Even with most kids still out of school for the foreseeable, they can be kept tuned into history with part of the word – a story, because, as Rudyard Kipling once said, “If history were taught in the form of stories, it would never be forgotten.”
Consider these historical facts:
- Back in Shakespeare’s day, plays had to be written out by hand.
- Before the Civil War, abolitionists helped American slaves escape to Canada.
- In WW II Germany, children in the Hitler Youth movement were encouraged to spy on their own parents.
Books like The Shakespeare Stealer and Shakespeare’s Scribe (Gary L. Blackwood), Underground To Canada (Barbara Smucker) and Behind The Bedroom Wall (Laura E. Williams) bring these facts to life and make them memorable. So do picture books like Will’s Quill (Don Freeman) Henry’s Freedom Box (Ellen Levine) and Best Friends (Elisabeth Reuter) which cover the same topics.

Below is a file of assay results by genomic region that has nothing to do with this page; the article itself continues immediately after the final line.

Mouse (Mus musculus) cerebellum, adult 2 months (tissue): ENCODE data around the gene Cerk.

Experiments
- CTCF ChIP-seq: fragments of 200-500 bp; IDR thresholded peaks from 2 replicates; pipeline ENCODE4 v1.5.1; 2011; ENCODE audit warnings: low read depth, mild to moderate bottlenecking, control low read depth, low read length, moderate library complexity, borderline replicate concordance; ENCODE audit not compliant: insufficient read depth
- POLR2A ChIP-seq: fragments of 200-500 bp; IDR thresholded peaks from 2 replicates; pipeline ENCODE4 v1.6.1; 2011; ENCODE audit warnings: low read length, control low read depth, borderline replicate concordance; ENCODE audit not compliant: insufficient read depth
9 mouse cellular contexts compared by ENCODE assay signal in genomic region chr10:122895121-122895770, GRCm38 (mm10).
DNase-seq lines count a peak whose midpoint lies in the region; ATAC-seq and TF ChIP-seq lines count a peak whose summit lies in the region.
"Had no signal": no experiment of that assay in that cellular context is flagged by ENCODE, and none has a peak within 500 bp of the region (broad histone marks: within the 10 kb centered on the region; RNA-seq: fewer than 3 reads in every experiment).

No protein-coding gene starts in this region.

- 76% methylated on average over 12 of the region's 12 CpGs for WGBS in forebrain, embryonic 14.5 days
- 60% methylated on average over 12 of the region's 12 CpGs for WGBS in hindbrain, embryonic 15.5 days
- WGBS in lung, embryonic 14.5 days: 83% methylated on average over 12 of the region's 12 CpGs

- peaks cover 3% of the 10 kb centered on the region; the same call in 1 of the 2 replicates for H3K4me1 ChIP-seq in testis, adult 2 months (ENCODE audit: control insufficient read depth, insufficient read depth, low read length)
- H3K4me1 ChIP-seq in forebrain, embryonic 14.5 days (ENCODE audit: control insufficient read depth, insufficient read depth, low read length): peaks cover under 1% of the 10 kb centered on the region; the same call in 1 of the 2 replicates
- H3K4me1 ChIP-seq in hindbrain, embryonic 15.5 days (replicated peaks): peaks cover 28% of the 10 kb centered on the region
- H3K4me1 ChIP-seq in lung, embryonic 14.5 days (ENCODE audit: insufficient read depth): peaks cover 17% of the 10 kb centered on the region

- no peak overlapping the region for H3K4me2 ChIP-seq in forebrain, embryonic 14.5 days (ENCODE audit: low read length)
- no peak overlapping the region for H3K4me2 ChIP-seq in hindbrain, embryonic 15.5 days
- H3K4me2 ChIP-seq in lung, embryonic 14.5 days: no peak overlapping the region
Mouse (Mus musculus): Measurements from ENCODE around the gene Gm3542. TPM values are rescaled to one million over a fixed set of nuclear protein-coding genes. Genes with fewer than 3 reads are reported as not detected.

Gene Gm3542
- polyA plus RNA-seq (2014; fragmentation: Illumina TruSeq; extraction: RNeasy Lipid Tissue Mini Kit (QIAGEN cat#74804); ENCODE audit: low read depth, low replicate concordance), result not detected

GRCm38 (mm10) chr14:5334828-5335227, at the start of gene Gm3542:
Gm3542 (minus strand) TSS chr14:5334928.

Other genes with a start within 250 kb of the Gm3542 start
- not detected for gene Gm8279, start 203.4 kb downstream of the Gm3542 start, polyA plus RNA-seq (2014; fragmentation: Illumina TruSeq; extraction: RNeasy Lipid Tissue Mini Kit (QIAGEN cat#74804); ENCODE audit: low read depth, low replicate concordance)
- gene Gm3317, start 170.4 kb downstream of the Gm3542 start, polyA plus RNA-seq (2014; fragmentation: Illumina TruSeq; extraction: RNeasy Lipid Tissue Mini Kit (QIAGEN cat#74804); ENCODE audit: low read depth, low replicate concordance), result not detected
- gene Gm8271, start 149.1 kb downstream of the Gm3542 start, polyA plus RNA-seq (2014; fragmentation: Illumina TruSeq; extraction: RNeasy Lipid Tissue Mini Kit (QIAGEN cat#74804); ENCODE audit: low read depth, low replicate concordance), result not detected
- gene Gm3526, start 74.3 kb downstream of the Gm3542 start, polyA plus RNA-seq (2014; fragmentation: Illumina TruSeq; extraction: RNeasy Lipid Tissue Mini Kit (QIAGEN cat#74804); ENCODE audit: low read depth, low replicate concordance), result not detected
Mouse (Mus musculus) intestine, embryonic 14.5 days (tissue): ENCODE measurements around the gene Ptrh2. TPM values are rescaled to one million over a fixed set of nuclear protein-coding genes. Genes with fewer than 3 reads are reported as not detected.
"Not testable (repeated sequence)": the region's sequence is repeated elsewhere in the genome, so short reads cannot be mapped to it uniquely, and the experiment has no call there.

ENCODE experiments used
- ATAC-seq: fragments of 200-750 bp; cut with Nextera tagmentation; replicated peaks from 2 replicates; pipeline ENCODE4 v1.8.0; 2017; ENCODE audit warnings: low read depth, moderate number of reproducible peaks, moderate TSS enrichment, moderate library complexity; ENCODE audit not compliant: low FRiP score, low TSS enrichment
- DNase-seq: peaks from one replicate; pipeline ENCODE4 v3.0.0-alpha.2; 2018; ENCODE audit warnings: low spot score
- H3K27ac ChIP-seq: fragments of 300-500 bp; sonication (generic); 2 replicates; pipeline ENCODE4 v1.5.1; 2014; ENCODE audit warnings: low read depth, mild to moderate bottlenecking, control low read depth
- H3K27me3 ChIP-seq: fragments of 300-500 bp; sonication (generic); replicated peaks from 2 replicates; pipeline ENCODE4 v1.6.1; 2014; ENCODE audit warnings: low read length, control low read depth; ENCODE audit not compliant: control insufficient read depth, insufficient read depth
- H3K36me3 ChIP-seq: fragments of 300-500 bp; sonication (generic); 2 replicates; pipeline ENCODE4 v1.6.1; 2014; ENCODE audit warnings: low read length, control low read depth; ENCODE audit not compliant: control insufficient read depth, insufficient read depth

Even the stories themselves can be historic, in that they were written in bygone days, often in a fashion different to the modern approach, which can make them intriguing in and of themselves.